On this project I contributed roughly equally to the research and design.
- Conducted ethnographic research and task analysis to understand users and their domain, and to find gaps between users’ goals and what their legacy system provided.
- Iteratively created wireframes based on insights from ongoing user research.
- Performed usability testing, including heuristic evaluations and paper prototype and interactive prototype testing.
- Collaborated with developers and a visual design team.
The client needed an update to their legacy charge tracking system, which was built on complex tabular views and spreadsheets. The new system–a full-screen web app–would allow users at different approval levels to create and modify charges, and change their approval status, in a way that was easier to learn, and faster and more efficient to interact with.
My role was to conduct user research and create designs for the new system.
We began the project by performing contextual inquiries, task analyses, and interviews in which we gained an understanding of…
- How the existing system worked.
- What were the different types of users, and their goals and pain points.
- Gaps between what the existing system did and what the users needed or would like it to do.
Findings from these investigations were turned into…
- An affinity map (sometimes called a “journey map”).
- An initial set of wireframes.
- An information architecture or site map.
- A list of requirements, broken down into project milestones, further broken down into a prioritized list of user stories that informed the development.
Ongoing user research (including interviews, wireframe reviews, paper prototype tests, heuristic evalutions, and remote usability tests using interactive prototypes) led to new ideas and iterations on the design for the “Dashboard” screen. Whereas the first version of the Dashboard wireframes showed each charge as a list item with a visualization of its approval status, the new version used approval level as the primary organizing factor for the layout. Charges were shown as distinct “cards” that moved across the screen as they were approved.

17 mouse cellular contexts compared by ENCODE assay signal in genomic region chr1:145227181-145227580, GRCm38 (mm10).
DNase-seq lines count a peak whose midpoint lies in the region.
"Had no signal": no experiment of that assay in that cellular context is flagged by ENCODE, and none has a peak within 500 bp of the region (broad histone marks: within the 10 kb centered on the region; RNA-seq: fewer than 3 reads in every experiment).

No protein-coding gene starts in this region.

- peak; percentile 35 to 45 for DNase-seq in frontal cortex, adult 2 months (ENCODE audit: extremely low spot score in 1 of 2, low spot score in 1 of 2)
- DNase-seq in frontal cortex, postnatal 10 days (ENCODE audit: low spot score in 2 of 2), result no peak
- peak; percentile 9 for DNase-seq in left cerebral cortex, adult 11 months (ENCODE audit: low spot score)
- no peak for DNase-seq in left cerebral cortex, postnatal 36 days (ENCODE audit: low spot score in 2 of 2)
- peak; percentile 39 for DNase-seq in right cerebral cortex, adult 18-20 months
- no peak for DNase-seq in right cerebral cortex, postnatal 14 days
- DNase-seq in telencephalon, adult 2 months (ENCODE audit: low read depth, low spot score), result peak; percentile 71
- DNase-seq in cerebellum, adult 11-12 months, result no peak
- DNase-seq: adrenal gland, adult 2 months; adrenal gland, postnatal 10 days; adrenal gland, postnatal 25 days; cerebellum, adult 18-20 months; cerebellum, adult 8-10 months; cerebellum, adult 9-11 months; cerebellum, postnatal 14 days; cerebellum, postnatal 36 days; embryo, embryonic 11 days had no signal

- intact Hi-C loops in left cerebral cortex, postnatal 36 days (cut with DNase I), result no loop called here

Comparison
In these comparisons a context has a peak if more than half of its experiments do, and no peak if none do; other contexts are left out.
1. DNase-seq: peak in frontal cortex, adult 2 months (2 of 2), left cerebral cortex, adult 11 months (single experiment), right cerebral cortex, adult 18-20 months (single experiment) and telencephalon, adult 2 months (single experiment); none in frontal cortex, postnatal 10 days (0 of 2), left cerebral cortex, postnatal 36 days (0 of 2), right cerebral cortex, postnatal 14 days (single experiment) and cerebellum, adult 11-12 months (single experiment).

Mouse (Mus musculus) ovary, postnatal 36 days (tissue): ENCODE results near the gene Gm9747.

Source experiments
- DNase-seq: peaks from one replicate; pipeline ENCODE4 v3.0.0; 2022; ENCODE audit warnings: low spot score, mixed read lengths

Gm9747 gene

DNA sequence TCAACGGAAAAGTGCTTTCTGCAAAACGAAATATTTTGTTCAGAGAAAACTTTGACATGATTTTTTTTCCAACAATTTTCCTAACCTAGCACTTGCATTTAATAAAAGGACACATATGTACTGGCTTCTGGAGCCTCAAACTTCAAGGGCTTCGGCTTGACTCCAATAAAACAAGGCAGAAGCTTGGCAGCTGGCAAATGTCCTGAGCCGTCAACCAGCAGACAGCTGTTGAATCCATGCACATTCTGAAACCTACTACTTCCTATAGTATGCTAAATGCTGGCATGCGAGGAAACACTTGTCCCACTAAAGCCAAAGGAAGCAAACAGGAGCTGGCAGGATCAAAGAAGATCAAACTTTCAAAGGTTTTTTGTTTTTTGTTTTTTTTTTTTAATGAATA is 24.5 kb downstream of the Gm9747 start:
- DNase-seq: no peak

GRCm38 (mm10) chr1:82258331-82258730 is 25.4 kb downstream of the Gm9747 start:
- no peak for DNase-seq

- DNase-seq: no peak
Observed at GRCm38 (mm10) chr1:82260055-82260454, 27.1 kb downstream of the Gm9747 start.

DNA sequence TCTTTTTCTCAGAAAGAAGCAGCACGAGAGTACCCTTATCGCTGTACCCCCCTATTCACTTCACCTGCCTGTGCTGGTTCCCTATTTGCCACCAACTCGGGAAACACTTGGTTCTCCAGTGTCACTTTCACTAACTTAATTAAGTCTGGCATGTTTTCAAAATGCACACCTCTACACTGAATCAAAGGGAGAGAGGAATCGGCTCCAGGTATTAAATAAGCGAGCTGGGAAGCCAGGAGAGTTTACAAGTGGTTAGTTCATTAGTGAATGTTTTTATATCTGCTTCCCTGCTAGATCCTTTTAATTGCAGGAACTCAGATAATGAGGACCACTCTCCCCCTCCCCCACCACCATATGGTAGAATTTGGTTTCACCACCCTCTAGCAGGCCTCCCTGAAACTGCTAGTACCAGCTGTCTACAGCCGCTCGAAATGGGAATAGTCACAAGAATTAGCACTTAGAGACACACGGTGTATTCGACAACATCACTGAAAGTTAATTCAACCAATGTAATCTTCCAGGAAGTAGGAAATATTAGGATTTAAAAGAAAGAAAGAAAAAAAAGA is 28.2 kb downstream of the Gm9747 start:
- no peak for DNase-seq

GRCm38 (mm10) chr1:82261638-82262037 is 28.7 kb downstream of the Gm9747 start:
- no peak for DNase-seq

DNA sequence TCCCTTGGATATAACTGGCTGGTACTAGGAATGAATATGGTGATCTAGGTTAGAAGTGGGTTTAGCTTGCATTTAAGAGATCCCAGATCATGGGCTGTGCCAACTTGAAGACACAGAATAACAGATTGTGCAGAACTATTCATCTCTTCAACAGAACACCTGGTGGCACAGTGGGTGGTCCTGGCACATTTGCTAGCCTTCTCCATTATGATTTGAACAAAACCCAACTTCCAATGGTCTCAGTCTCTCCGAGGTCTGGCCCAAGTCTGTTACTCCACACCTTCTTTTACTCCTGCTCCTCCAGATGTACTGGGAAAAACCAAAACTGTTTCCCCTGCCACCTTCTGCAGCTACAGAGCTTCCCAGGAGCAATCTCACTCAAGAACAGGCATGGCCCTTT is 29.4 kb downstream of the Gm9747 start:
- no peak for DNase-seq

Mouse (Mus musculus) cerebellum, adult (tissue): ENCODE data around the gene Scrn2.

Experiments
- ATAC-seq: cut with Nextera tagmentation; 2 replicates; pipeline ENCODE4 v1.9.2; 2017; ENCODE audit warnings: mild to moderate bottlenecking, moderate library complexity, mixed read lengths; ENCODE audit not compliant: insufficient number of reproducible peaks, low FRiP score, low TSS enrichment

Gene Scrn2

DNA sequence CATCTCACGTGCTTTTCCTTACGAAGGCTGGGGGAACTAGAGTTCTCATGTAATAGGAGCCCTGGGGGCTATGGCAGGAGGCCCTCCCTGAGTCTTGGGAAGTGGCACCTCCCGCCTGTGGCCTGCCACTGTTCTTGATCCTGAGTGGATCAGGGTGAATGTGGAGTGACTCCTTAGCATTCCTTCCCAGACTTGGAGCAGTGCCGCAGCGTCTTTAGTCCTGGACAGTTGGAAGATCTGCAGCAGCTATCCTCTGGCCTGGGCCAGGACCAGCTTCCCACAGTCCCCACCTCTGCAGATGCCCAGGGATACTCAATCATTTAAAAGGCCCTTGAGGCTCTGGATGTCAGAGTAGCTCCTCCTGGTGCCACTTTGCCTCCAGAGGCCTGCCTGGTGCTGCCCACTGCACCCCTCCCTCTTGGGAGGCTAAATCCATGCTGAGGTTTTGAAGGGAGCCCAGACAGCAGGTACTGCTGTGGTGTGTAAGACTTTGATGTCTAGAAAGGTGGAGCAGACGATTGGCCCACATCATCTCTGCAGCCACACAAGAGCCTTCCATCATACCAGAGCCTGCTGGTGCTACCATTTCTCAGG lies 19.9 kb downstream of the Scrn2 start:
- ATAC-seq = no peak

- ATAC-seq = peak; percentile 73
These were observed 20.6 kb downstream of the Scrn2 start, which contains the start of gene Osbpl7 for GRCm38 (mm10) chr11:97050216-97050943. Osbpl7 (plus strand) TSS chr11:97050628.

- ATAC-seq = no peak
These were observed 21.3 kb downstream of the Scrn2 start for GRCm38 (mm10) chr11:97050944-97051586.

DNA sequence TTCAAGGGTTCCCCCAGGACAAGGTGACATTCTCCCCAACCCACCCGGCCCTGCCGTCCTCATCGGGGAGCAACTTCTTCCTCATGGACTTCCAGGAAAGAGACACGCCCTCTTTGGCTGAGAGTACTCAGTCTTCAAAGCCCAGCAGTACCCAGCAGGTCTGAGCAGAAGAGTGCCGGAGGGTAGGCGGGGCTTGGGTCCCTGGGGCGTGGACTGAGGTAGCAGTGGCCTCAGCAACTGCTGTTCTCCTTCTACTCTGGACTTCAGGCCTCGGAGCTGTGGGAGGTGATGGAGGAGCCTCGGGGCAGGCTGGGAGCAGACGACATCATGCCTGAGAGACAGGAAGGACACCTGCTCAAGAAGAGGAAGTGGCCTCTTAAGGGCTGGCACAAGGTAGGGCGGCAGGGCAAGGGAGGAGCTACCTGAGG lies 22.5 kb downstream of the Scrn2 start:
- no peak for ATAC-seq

Outcome: Value Added
Beyond replacing a complex, tabular-style interface with an easy-to-learn and -use graphical one, the new system offered design improvements fed by the research we conducted. Two notable improvements were:
- Consolidation of all the various components of a charge into a single object that could be sent (and easily tracked by eye) through the approval process. This way users did not have to keep tabs on the many dispersed components of a charge. We arrived at this solution when we learned that a charge could not pass through the final approval stage until all its components were also approved.
- Inclusion of charge-related comments at the Dashboard and Charge Detail level in the system. From our initial inquiries we learned that users communicated via separate means, such as email, the changes needed in order to move a charge through the approval process. Juggling the charge tracking system and these separate means of communication was cumbersome and error-prone, and we resolved that issue by integrating comments into the system.
To perfect the new system’s look and interactivity, we collaborated closely with not only the front-end developers, but also with a visual design team.
In feedback sessions, users expressed excitement and gratitude when they saw and interacted with the new system (even as a prototype), which they said would be easy to learn and would save them a lot of time. We assured them that credit was due in large part to themselves, for providing such great input!